ASTRO BOB Earth at night glows with lovely and loathsome lights
Wherever we go, our lights go with us. If we were more thoughtful about choosing the right type of lighting fixtures, it wouldn't be such a problem, but we're generally not. Photos taken late last y... Posted on 1/12/13 at 1:06 PM
COLOR ME GREEN Tomorrow's Child
Without a name, an unseen face
and knowing not your time nor place
Tomorrows Child, though yet unborn,
I met you first last Tuesday morn.
A wise friend introduced us two,
and through his sobering poin... Posted on 3/9/12 at 10:30 AM
STAFF BLOG THE N.D. CAPITOL AND BEYOND Pollution control group plans meeting
The North Dakota Air Pollution Control Advisory Council and the North Dakota Department of Health have scheduled a public hearing to address proposed changes to the North Dakota Air Pollution Control ... Posted on 8/17/10 at 9:31 AM
CONVERSE COUNTY, Wyo. (AP) — It happens about once a month here, on the barren foothills of one of America's green-energy boomtowns: A soaring golden eagle slams into a wind farm's spinning turbine and falls, mangled and lifeless, to the ground.
Dina Cappiello, Associated Press
, May 14, 2013
BEIJING (AP) — One of Beijing's worst rounds of air pollution kept schoolchildren indoors and sent coughing residents to hospitals Monday, but this time something was different about the murky haze: the government's transparency in talking about it.
Christopher Bodeen and Gillian Wong, Associated Press
, January 14, 2013
WASHINGTON (AP) — The amount of heat-trapping pollution the world spewed rose again last year by 3 percent. So scientists say it's now unlikely that global warming can be limited to a couple degrees, which is an international goal.
Seth Borenstein, AP Science Writer
, December 02, 2012
North Dakota health officials and federal regulators don’t agree on the best way to reduce air pollution in the Theodore Roosevelt National Park, and a state administrator said Tuesday the dispute is likely to end up in court.
By Dale Wetzel, The Associated Press
, September 07, 2011
Make no mistake, the Clean Air Act has been costly for business and industry, but not without cause. Forty years ago, when President Richard Nixon signed it into law, there were clear health risks associated with air quality, especially in industrial states. Remember acid rain? Much of that cost has been justified in better health for people and the environment.
SACRAMENTO, Calif. (AP) — California is on the verge of creating the first system in the nation to give polluting companies such as utilities or refineries financial incentives to emit fewer greenhouse gases.
They hope their plan will inspire other states to follow, while officials in the state — the world’s eighth-largest economy — discuss plans to link the new system with similar ones under way or being planned in Canada, Europe and Asia.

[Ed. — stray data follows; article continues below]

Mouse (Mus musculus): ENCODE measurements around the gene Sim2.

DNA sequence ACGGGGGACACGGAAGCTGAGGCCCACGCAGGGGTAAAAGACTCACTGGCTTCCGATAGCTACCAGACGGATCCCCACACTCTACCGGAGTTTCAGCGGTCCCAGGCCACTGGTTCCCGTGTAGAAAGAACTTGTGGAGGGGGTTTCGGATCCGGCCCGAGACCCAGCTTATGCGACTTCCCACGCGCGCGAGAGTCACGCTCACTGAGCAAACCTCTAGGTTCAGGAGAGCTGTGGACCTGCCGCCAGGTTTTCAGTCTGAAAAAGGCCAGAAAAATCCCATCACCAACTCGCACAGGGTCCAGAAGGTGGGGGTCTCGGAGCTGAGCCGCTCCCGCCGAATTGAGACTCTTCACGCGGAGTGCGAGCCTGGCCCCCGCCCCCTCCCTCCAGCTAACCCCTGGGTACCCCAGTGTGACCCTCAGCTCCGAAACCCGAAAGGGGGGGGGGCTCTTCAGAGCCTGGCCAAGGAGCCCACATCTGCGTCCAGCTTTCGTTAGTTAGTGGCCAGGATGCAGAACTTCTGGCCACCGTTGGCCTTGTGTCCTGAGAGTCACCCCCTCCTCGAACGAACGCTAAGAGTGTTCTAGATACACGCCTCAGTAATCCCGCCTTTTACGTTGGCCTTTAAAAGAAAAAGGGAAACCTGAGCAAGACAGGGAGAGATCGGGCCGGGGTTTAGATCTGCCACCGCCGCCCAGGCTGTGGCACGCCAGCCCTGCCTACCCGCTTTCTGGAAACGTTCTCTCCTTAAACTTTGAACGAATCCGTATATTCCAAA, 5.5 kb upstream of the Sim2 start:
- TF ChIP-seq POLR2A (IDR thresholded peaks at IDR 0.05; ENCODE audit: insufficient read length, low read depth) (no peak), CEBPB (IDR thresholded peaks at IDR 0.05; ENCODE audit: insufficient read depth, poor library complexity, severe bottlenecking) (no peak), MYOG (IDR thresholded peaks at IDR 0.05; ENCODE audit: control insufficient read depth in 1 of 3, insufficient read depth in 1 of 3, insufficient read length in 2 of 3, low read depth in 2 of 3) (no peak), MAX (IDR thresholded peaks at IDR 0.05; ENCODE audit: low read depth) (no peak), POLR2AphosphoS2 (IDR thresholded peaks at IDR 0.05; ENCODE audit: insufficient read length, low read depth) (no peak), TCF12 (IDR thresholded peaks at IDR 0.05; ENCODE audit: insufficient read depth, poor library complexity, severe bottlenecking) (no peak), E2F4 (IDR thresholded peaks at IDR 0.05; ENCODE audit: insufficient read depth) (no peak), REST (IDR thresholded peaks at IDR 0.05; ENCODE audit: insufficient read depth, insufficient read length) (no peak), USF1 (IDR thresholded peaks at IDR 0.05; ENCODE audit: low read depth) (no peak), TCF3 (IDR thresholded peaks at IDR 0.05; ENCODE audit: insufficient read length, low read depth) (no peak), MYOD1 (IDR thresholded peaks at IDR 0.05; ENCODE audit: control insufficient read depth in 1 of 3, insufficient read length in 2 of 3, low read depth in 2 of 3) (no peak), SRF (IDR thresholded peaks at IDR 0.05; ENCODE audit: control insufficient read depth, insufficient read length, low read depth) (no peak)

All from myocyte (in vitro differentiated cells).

KOLONTAR, Hungary — The toxic red sludge that burst out of a Hungarian factory’s reservoir reached the mighty Danube on Thursday after wreaking havoc on smaller rivers and creeks, and downstream nations rushed to test their waters.
The European Union and environmental officials fear an environmental catastrophe affecting half a dozen nations if the red sludge, a waste product of making aluminum, contaminates the Danube, Europe’s second-longest river.
By Pablo Gorondi, The Associated Press
, October 08, 2010
In a boost for the president on global warming, the Senate on Thursday rejected a challenge to Obama administration rules aimed at cutting greenhouse gas emissions from power plants and other big polluters.
The defeated resolution would have denied the Environmental Protection Agency the authority to move ahead with the rules, crafted under the federal Clean Air Act. With President Barack Obama’s broader clean energy legislation struggling to gain a foothold in the Senate, the vote took on greater significance as a signal of where lawmakers stand on dealing with climate change.
By Jim Abrams, The Associated Press
, June 11, 2010
Less than a week after British Petroleum’s Deepwater Horizon drilling platform exploded in the Gulf of Mexico, killing 11 workers and unleashing what could be the worst industrial environmental disaster in U.S. history, the company announced more than $6 billion in profits for the first quarter of 2010, more than doubling profits from the same period the year before.
One of my biggest outdoors pet peeves is trash. Empty cans along the river bank or discarded chip bags floating near the dock, even if it’s just one, seem to steal away the peaceful serenity that draws most of us outdoors.
Maybe to a fault, I carry extra trash bags along to make sure I leave an area cleaner than I found it. I guess it’s a hope that maybe my outdoors house-cleaning will save others from experiencing similar disgust. Actually, if everyone else was equally as disappointed with those outdoors litter bugs, we’d not have a problem.
By Doug Leier, North Dakota Outdoors
, January 08, 2010
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